After the defeat of the Islamic State of Iraq and Syria (ISIS), what remains of ISIS has gone underground in the Middle East. Still, it has a strong presence in other regions with different denominations. Islamic State Khorasan Province (ISKP) is the regional branch of ISIS, identified after the ancient Khorasan province that existed during different Muslim empires. It covers parts of modern-day Afghanistan, Iran, and Pakistan.

Despite the Taliban’s repeated crackdowns, ISKP currently poses one of the pressing transnational security threats for the world.

ISKP initially derived its hireling from defectors of already existing militant groups, including Al-Qaeda, Tehrike-e-Taliban (TTP), Central Asians and Arab fighters. The official announcement of ISKP’s formation was made in 2015. The former commander of TTP, Hafiz Saeed Khan, became the first emir of ISKP. Since the U.S. withdrawal, ISKP’s numerical strength is estimated to have grown from 4000 to 6000, including fighters from Pakistan, Central Asia, Iran, Russia, Turkey, Azerbaijan and  a handful of Arab fighters

The conflict between the Taliban and ISKP is mainly focused on the implementation of Sharia law, as ISKP wants an even stricter version of Sharia law. Contrary to its name implying that ISKP is only active in the Khorasan region, they adhere to the general principle of ISIS to establish a transnational Caliphate. To undermine the authenticity of the Taliban, ISKP’s Al-Azaim calls it an ethnic Pashtun nationalist group rather than a legitimate religious authority and accuses the Taliban of colluding with the enemies of Islam, such as Russia, China and America.

ISKP also started conducting domestic and foreign operations, claiming responsibility for the deadly attacks in Pakistan, Russia, Iran, Uzbekistan and Tajikistan. ISKP perpetrated the deadly suicide attack outside Kabul airport. In 2022, it also attacked Pakistan and Russian embassies and hotels of Chinese nationals in Afghanistan. In early 2024, ISKP also attacked the Qasim Solemani memorial anniversary in Iran, killing more than 100 people. On 22 March 2024, multiple armed men claimed by ISKP stormed Moscow’s Crocus Hall, leaving 115 dead.

Political analysts indicate that the Taliban’s ability to fight ISKP without international support appears inadequate and questionable. While operating from a region far from access to modern technology, the group seems to project itself in a way never seen before.

Effective counterterrorism efforts often require intelligence sharing among different security agencies, both domestically and internationally.

The Ambassador Nathan Sales statement is particularly important in this regard. As a result, “our ability to monitor terrorist threat in Afghanistan has been significantly degraded by the withdrawal, and we are no longer able to conduct a sustainable kinetic campaign against groups active there”.

President Biden also said that the U.S. developed counterterrorism “over the horizon capability” that will allow strikes against terrorist organizations from bases outside Afghanistan. Despite this claim, questions are being asked about this strategy, although it does not have intelligence-gathering capabilities.

ISKP is reported to have no territorial control in Afghanistan; however, the operational capacity of the group is rapidly increasing.  In Afghanistan, ISKP has exploited many weaknesses of the Taliban, including its inability to control the large territory of Afghanistan, its limited presence on roads and insufficient funds to pay soldiers.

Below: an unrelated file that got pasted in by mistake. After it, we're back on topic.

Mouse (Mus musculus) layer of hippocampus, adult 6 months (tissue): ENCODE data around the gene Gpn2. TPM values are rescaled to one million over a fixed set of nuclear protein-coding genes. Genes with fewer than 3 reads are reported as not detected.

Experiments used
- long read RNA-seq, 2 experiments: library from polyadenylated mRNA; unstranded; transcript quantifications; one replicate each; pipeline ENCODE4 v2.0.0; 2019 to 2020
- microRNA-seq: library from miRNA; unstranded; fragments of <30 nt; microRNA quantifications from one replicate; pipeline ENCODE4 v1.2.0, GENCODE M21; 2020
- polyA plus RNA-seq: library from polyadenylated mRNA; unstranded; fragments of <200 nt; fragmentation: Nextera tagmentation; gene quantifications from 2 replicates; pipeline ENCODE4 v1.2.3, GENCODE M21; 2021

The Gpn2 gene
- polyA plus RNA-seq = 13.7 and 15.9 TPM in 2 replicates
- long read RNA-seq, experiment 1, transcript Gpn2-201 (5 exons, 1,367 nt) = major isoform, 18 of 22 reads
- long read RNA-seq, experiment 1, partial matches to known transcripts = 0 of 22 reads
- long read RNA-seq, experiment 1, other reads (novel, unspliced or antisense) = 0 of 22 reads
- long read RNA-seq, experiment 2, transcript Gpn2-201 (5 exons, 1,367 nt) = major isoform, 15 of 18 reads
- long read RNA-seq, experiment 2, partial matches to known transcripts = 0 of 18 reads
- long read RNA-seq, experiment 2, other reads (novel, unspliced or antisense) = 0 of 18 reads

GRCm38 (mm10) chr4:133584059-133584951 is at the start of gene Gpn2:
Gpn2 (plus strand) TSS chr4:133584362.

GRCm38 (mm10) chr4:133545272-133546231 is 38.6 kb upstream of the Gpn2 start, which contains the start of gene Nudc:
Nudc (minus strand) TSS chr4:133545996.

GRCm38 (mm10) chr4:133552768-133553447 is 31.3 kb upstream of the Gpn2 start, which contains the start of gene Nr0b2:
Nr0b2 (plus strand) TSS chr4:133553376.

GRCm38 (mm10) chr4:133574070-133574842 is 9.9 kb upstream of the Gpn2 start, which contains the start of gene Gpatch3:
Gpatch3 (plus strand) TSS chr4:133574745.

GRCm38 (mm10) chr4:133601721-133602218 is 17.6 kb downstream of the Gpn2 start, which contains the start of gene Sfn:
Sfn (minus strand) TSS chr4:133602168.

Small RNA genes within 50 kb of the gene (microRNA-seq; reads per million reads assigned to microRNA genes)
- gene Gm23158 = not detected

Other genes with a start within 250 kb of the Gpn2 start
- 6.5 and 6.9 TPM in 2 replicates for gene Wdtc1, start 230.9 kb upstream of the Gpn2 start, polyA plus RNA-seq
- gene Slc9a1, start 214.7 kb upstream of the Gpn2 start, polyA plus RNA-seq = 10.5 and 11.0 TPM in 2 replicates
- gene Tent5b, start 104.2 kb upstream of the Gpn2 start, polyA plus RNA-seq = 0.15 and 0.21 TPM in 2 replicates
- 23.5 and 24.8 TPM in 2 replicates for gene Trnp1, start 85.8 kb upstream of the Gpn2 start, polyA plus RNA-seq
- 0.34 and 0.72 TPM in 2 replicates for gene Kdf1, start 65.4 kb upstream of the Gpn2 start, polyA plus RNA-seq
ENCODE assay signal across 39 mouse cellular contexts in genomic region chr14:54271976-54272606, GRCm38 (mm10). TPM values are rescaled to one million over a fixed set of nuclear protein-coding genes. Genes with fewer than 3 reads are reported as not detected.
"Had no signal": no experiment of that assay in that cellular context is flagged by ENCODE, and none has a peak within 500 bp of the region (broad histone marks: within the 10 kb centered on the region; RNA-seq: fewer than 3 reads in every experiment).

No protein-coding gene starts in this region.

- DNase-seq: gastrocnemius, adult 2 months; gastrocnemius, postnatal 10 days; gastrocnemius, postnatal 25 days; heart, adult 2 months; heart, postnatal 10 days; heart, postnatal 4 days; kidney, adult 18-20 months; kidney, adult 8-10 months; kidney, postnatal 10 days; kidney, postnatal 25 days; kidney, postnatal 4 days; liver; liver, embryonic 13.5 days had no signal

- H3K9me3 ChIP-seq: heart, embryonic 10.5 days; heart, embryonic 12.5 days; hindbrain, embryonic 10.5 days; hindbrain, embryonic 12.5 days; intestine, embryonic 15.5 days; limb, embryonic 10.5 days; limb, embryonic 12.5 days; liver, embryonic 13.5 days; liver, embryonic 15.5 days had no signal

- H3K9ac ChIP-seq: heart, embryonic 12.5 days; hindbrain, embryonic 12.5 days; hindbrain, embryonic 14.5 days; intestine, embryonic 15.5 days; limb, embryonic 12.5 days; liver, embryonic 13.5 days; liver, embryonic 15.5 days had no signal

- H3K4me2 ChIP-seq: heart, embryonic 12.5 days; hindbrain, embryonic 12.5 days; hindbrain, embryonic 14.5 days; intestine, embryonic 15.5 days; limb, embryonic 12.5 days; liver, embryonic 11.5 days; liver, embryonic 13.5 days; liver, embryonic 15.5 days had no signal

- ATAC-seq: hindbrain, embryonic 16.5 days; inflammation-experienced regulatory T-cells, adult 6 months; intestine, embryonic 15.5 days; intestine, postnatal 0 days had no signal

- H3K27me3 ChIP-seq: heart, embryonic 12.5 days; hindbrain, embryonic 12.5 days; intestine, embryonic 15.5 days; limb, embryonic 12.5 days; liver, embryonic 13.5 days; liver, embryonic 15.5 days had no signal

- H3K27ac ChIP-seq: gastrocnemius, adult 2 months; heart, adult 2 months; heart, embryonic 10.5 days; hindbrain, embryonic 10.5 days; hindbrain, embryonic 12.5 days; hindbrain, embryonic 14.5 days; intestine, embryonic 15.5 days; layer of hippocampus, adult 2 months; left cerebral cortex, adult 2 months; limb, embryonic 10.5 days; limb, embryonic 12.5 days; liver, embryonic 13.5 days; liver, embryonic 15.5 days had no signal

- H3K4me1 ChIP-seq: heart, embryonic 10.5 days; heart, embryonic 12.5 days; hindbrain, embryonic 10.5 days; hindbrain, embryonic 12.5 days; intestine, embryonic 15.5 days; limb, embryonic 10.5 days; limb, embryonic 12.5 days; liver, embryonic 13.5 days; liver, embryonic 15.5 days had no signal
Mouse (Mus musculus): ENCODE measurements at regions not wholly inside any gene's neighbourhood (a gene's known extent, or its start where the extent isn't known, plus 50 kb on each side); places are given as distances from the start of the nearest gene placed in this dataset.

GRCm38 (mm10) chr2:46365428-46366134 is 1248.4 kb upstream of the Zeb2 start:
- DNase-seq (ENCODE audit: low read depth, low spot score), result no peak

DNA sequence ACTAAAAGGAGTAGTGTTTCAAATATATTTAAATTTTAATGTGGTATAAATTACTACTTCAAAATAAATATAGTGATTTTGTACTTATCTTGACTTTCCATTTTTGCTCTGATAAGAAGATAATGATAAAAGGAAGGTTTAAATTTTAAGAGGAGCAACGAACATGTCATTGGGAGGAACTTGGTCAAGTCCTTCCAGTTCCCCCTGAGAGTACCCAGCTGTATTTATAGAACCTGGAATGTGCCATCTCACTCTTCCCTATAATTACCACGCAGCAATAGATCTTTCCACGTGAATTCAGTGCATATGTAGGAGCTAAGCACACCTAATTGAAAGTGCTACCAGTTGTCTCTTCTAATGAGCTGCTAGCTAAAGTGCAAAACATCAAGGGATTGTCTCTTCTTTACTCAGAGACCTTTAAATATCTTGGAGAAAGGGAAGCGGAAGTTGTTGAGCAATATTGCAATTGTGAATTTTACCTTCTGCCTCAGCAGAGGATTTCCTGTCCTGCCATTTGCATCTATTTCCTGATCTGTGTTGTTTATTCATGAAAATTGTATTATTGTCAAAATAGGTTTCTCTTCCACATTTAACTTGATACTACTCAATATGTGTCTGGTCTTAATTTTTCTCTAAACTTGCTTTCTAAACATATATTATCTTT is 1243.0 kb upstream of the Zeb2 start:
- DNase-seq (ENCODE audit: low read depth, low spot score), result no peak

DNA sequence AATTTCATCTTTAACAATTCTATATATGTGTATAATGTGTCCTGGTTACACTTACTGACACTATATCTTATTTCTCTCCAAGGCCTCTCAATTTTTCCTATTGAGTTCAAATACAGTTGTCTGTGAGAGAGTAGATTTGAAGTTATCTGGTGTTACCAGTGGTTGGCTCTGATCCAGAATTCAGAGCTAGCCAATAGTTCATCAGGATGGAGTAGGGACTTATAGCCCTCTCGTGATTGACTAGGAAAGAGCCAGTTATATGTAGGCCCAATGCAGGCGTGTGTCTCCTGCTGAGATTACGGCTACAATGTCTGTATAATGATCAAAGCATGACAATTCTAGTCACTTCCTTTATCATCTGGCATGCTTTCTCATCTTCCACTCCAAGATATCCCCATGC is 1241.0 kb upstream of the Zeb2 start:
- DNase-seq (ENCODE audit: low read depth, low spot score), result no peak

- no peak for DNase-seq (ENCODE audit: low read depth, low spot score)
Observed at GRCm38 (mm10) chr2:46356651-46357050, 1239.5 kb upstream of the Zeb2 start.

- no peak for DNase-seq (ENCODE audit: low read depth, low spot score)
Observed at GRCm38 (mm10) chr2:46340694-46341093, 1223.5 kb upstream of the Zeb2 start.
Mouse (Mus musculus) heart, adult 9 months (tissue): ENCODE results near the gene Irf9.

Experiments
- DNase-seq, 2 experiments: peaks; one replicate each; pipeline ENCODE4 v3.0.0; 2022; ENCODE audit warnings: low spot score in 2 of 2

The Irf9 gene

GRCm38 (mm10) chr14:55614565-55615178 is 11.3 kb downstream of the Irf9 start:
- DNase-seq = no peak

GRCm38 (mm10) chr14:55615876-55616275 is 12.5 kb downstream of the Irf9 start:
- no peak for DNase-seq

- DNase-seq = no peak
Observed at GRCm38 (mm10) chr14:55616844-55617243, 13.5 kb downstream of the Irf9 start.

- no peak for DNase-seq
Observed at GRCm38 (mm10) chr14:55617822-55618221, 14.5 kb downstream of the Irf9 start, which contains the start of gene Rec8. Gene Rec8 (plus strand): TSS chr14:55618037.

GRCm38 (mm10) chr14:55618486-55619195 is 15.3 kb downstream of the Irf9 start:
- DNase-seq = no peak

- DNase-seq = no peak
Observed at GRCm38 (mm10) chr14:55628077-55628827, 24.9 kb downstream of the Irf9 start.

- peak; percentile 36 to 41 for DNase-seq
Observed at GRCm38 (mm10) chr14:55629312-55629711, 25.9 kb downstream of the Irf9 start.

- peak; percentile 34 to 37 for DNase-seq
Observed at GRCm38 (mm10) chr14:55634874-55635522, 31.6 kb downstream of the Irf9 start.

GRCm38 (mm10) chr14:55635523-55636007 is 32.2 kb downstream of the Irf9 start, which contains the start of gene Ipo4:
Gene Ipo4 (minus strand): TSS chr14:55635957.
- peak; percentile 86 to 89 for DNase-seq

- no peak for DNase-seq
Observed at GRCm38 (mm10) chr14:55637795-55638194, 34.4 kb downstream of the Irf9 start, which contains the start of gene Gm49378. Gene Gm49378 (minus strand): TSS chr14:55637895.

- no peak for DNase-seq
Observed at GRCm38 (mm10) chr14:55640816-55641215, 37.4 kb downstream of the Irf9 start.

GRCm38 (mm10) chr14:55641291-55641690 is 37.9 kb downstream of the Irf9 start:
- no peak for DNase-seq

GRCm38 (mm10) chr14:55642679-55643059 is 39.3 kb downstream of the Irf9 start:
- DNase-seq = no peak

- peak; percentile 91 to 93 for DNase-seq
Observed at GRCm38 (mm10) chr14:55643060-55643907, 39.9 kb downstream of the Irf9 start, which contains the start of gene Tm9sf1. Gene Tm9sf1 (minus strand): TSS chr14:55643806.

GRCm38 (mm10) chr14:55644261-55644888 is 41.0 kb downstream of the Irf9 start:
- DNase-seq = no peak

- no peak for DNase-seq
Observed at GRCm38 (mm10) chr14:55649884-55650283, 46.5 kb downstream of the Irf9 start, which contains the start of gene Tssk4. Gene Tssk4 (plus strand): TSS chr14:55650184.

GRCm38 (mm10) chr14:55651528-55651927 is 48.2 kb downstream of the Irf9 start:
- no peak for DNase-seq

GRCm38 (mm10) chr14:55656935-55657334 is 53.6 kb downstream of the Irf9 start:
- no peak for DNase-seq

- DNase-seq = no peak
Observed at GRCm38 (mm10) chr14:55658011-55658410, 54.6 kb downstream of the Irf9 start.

Youngsters are turning to terrorism because, for some money, that is the only option to support their families. The Taliban are facing a dire humanitarian crisis and deep economic woes. Knowing the challenges faced by the Taliban government, ISKP has threatened to attack humanitarian organizations and foreign commercial interests in Afghanistan. That is designed to deter the outside help that may strengthen the Taliban’s position.

The Turkish authorities vigorously launched a crackdown on extremist organizations, including ISKP. Before the crackdown started, Turkey was a major financial hub for all branches of ISIS. Even here, the Taliban’s check on the informal banking sector remains hollow and superficial.

The Taliban seemingly don’t want to disrupt the sector, which is vital for the Afghan economy and the Taliban themselves.

It was reported that tension is simmering between the Afghan and Tajik sections of the Taliban due to their close connection with ISKP. The Yuldash faction of the Islamic Movement of Uzbekistan (IMU) and the Uyghurs are also unhappy with the Taliban, and a few of them are now left under the Taliban’s protection. ISKP and TTP are cooperating in Pakistan. The Haqqani network has had links with ISKP in the past, and in the opinion of former Afghan officials, those ties have continued.

ISKP follows a hardline Salfi ideology. While the majority of Afghanistan follows the Hanafi school of jurisprudence. ISKP propagates these competing ideologies as impure, superstitious, and idolatry, which leads to variance in their geographical scope, ethnic composition, and nature of attacks. The higher profile at the international level attracts idealistic young recruits, thus starving the Taliban of the potential for a new generation of recruits. The Salafi community, which has been a major source of support for ISKP, is still far away from the integration into the Emirates structure.

Despite the rigorous counterterrorism campaigns, the Taliban still appear far away from containing ISKP. Certain economic, political, and religious issues majorly contribute to the sustainability of ISKP as a security architect in Afghanistan.

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